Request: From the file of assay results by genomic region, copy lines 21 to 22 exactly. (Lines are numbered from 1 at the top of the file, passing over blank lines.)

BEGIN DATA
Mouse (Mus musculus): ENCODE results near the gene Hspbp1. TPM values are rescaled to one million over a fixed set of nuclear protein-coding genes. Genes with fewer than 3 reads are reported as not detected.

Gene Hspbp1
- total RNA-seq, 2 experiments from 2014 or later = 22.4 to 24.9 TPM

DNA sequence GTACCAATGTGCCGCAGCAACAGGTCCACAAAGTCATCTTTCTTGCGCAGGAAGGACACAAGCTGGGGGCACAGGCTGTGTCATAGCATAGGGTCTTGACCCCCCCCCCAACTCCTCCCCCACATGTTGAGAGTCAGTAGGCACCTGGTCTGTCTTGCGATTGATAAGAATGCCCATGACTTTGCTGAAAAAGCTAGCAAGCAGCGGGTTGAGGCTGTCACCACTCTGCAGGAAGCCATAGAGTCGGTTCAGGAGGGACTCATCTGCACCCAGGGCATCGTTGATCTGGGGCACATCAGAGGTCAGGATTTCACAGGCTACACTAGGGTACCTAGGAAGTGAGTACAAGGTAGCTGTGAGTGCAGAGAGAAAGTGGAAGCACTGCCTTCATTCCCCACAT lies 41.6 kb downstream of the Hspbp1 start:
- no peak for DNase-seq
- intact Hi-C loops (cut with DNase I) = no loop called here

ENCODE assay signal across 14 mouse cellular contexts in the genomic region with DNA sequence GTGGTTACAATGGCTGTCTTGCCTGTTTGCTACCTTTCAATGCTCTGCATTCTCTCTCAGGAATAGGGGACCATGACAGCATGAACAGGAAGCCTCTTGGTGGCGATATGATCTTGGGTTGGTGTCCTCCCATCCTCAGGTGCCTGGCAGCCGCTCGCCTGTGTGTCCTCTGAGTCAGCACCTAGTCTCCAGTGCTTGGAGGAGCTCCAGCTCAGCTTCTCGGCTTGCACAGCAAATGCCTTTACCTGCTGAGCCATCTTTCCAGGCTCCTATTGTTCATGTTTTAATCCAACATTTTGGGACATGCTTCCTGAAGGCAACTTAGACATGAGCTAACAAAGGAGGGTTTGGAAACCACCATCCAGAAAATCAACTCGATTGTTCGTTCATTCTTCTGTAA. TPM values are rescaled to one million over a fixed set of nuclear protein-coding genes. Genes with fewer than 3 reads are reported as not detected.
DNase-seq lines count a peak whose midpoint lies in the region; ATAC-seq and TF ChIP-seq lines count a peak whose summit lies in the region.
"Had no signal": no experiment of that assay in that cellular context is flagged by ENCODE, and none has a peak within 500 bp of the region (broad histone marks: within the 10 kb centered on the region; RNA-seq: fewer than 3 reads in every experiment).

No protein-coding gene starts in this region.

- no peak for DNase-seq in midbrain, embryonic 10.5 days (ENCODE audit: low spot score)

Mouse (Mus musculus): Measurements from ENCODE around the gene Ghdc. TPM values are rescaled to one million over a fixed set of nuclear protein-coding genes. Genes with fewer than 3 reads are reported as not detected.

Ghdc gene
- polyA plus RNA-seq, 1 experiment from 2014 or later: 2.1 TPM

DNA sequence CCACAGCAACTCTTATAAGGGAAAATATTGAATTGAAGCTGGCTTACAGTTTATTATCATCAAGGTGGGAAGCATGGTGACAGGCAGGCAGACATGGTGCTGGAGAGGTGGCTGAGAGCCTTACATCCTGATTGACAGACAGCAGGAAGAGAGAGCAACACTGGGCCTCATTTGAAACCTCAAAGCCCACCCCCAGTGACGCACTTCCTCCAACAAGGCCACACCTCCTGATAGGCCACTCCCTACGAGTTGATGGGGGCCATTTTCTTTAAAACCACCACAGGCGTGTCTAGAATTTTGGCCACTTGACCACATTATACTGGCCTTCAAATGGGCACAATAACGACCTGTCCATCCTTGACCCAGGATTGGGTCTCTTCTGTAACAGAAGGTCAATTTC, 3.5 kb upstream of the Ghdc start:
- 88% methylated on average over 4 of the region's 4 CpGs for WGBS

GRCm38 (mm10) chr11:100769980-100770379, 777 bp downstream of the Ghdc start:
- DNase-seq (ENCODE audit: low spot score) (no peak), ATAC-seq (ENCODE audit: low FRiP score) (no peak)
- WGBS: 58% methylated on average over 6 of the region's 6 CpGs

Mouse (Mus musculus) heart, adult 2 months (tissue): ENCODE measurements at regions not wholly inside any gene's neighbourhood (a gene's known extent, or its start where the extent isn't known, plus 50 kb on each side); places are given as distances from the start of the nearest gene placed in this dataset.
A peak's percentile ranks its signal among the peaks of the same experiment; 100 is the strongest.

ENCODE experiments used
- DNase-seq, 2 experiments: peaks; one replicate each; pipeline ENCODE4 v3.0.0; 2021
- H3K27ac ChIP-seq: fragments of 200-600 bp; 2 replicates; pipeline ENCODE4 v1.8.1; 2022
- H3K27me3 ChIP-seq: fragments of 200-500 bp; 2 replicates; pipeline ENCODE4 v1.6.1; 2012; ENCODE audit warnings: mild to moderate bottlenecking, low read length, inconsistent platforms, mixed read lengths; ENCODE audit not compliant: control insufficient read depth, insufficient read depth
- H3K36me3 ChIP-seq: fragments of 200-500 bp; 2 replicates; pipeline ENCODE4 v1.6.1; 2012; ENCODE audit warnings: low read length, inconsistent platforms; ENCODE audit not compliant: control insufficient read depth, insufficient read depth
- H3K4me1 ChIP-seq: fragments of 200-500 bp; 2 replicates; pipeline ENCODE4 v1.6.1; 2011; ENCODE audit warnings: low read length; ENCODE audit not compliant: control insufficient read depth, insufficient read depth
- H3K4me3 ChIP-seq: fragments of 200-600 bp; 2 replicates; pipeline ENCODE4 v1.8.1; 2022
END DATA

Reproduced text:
A peak's percentile ranks its signal among the peaks of the same experiment; 100 is the strongest.

ENCODE experiments used